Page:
I guess with so many 'cons' listed against this set, one might wonder if I felt it was worth it and would I buy it again knowing the problems and frustrations that I had? Yes, although the many hurdles that one has to go through sometimes to get something to work right, does have the tendency to take ones affections away, its a beautiful set unmatched or not produced by any competitor (that I know of) and franly, the price is pretty good for as much of a set that you get. When you add in decoders, light kits, etc... it does add up, but I feel it was worth it.

UPDATE: See new/updated information on the decoder installation at this post!

Diecast N Scale vehicles?

A quick post to share some potential news that may be of interest to readers of this blog. This post relates to that other transportation mode, the automobile. Apparently there is a UK based company that will be producing a line of diecast vehicles in N Gauge. The company is called Oxford Diecast, and they appear to have quite a history in other scales and are now branching out into N Gauge.

While I have a few of the high quality 'mini-metals' vehicles, they are very North American specific. I also have some vehicles from Wiking, Herpa, and Busch, but they are very much plastic. It will be nice to have another source of diecast vehicles in N Gauge, and these with a more 'international' flavor!


Locomotive Roster: DB V100; Fleischmann 8-7230

And now time to look at one of the Fleischmann models on the layout. I actually was thinking of posting some more layout pictures since I haven't really focused specifically on that since I laid the track down and completed most of the wiring connections, but I think that sharing my photos of these locomotives on the current layout - while also giving a 'user's opinion' of them-is a decent way to 'kill two birds with one stone'.

On to this post's model....this is a model of a DB V100 with a pre-installed digital decoder, giving it the '8' prefix in Fleischmann's catalog. The detailing on this, like many of the newer models from Minitrix and Fleischmann (don't know about Roco, but I assume this is true) feature a higher level of detail than past versions of these locomotives. I would go so far as to say if you did not know the scale in the photos, you could assume they were HO (except for those classic Rapido stype couplers! Which I don't mind saying that I love for their simplicity and functionality, but I know many people despise them). In fact, before I acquired this locomotive, I had a low impression of Fleischmann quality, which was probably influenced by seeing a lot of Fleischmann HO stuff in the states in the 70's that was never really taken care of (e.g. it was usually in boxes of 'junk' at swap meets). I was very young at the time, but that association sort of stayed in the back of my mind. I am glad to see that it was not true....or at least, is not true today. The locomotive has proven very durable and has even survived a fall from the layout to the floor (which has a thin carpeting material over the concrete....not much protection for the dreaded dropped loco!!!).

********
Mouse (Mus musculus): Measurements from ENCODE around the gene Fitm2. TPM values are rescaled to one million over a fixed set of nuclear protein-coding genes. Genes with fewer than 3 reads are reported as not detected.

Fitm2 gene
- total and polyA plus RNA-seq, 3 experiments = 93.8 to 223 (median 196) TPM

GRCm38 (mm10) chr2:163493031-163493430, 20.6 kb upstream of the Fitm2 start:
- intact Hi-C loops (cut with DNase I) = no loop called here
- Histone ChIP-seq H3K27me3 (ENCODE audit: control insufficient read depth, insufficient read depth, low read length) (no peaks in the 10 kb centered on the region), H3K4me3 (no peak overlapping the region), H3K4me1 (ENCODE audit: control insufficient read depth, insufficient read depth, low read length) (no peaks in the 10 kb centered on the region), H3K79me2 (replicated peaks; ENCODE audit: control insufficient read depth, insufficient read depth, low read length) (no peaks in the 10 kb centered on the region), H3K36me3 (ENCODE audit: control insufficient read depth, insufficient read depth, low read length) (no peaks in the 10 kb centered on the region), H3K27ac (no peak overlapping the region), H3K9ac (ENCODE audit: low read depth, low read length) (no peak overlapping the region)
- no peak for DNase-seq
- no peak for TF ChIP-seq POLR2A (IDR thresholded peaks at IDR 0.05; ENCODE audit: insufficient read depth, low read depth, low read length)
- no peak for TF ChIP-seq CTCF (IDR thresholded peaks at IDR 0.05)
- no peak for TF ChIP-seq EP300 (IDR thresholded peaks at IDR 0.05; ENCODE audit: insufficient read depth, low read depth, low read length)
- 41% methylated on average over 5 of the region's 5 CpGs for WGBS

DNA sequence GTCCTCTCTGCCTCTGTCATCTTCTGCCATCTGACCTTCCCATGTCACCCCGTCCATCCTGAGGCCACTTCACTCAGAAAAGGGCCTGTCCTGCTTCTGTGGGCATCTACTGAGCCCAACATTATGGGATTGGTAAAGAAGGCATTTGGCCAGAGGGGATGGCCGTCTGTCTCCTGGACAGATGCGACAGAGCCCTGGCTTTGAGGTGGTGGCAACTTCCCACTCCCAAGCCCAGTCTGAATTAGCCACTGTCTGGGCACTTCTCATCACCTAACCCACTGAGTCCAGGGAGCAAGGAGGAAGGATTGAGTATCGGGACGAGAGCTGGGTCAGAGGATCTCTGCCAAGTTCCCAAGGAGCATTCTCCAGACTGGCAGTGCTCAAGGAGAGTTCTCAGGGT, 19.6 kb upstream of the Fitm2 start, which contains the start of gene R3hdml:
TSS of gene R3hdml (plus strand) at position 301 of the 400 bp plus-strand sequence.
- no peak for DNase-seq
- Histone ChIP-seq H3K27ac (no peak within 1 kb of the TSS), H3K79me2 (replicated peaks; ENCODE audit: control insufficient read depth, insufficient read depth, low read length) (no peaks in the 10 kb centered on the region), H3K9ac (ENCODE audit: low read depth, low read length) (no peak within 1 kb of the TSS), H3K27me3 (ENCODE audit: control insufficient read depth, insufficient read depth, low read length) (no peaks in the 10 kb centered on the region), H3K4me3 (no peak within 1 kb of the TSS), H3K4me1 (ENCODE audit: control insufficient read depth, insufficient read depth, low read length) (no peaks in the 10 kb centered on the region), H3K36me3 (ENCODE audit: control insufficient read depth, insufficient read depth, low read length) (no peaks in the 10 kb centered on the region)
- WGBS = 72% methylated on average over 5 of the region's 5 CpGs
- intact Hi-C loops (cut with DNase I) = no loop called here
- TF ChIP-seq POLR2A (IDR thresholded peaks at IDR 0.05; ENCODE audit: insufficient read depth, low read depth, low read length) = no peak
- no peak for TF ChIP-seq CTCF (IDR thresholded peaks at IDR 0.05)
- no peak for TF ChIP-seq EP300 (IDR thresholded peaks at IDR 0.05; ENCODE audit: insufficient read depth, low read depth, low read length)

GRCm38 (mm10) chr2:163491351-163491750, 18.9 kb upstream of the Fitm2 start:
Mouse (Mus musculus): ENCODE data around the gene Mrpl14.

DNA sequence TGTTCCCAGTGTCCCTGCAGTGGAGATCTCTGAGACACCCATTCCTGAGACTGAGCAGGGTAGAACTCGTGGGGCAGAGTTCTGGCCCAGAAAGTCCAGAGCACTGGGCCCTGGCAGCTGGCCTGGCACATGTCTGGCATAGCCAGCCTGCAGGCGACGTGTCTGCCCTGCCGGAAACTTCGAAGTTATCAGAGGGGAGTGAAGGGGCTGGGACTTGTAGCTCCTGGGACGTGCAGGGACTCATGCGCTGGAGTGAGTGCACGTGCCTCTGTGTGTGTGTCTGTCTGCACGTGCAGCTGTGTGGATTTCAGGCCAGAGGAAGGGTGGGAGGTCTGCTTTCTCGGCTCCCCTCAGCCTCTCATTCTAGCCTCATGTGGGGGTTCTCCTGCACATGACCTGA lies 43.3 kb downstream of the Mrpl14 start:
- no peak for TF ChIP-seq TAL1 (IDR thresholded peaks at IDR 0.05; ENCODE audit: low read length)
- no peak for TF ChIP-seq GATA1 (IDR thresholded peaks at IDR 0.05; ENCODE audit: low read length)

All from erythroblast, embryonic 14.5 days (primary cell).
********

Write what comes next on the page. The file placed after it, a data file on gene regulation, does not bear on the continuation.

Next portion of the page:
- Its digital operation from the decoder was flawless from the start. Right out of the box, never had a problem with the programming or operation with either a LokBoss or the Trix Mobile Station.
- Detailing. As mentioned above, it looks great, the headlights have the appropriate amount of brightness.
- Motor: Not the strongest locomotive by any means, but a solid motor, although I find it does work better after having 'warmed up' a bit.
- Insensistive: This locomotive seamingly retains solid electrical contact through virtually all conditions. One of the more reliable operators on the layout.

- None to speak of. I've owned it for about 6 months, and no issues. Let's hope that continues!


Locomotive Roster: Dutch RAm TEE; Minitrix 12440

The great thing about modeling European prototypes (for me anyway!) is the exciting new industrial designs and intriguing new prototypes that are just fascinating to one who is mostly exposed to their own countries domestic versions. I think one of the reasons I enjoy the European models (and potentially, one day, the Japanese models) is the surprise of seeing a familiar locomotive style with dramatic (some would say, exotic) differences from that which one is used to.